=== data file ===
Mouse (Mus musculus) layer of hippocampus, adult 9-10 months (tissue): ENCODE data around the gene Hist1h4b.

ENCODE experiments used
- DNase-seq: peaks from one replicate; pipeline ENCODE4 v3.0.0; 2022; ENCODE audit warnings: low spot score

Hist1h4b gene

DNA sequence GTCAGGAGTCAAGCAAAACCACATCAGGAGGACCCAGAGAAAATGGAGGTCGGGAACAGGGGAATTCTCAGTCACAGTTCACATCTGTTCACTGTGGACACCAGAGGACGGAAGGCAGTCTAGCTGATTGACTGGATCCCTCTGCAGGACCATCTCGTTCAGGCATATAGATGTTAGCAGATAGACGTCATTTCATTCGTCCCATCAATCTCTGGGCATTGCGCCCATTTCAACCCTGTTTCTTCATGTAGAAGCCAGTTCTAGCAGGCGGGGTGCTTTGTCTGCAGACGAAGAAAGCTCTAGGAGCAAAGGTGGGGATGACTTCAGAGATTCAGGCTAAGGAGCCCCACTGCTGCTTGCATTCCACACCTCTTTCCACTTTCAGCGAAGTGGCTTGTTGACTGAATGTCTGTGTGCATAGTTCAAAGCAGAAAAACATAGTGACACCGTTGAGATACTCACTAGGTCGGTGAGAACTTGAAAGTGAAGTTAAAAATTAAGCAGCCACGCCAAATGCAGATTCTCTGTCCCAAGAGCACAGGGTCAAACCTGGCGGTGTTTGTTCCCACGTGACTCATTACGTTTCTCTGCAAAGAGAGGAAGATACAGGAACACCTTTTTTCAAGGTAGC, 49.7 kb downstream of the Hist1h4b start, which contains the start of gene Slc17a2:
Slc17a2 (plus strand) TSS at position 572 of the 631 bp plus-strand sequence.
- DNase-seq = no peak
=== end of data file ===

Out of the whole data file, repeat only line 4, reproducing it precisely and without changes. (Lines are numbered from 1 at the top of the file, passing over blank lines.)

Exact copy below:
Hist1h4b gene